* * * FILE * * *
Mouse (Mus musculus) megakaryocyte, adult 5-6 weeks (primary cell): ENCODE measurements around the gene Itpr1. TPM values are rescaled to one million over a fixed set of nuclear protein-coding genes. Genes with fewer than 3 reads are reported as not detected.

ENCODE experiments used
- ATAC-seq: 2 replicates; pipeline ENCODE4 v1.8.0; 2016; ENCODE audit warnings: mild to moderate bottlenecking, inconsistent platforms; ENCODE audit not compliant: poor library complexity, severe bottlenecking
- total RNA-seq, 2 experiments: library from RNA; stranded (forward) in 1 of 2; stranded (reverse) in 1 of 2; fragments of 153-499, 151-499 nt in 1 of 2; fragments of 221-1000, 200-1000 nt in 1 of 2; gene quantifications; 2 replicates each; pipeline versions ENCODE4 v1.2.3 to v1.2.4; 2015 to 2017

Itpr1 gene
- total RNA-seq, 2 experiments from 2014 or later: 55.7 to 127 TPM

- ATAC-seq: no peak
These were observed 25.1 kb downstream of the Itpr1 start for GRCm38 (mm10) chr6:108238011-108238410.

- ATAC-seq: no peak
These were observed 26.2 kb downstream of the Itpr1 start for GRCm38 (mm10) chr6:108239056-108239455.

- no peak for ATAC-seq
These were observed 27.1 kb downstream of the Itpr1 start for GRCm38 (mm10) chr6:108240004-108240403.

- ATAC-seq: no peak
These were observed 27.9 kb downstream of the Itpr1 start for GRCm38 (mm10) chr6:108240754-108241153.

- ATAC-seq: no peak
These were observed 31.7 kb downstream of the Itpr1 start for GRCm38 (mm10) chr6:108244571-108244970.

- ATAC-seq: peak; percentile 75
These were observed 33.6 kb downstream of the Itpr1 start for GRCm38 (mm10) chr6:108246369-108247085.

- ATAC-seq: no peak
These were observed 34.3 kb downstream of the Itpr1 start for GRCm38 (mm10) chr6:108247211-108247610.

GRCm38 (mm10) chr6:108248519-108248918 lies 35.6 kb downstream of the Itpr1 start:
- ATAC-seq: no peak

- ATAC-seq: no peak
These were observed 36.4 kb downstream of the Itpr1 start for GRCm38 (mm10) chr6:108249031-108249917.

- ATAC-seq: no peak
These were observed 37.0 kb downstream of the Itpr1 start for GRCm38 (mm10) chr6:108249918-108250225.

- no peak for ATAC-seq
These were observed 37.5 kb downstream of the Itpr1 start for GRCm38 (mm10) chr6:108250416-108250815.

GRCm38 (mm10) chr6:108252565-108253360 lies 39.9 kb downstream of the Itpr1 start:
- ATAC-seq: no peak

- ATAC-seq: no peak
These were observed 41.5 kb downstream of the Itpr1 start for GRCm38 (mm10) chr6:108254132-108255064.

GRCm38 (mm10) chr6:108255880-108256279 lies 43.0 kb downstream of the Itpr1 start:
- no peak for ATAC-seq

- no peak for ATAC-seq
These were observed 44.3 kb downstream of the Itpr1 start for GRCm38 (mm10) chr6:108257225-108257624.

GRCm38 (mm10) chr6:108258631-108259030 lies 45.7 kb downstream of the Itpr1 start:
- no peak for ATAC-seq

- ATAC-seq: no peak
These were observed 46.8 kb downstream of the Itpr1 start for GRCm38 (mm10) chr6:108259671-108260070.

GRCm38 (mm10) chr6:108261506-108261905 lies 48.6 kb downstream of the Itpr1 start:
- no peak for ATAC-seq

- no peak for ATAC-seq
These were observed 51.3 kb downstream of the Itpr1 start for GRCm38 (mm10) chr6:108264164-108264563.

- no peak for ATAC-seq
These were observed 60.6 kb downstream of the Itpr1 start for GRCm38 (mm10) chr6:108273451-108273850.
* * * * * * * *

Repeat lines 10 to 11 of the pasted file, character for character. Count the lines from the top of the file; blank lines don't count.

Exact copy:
These were observed 26.2 kb downstream of the Itpr1 start for GRCm38 (mm10) chr6:108239056-108239455.

- no peak for ATAC-seq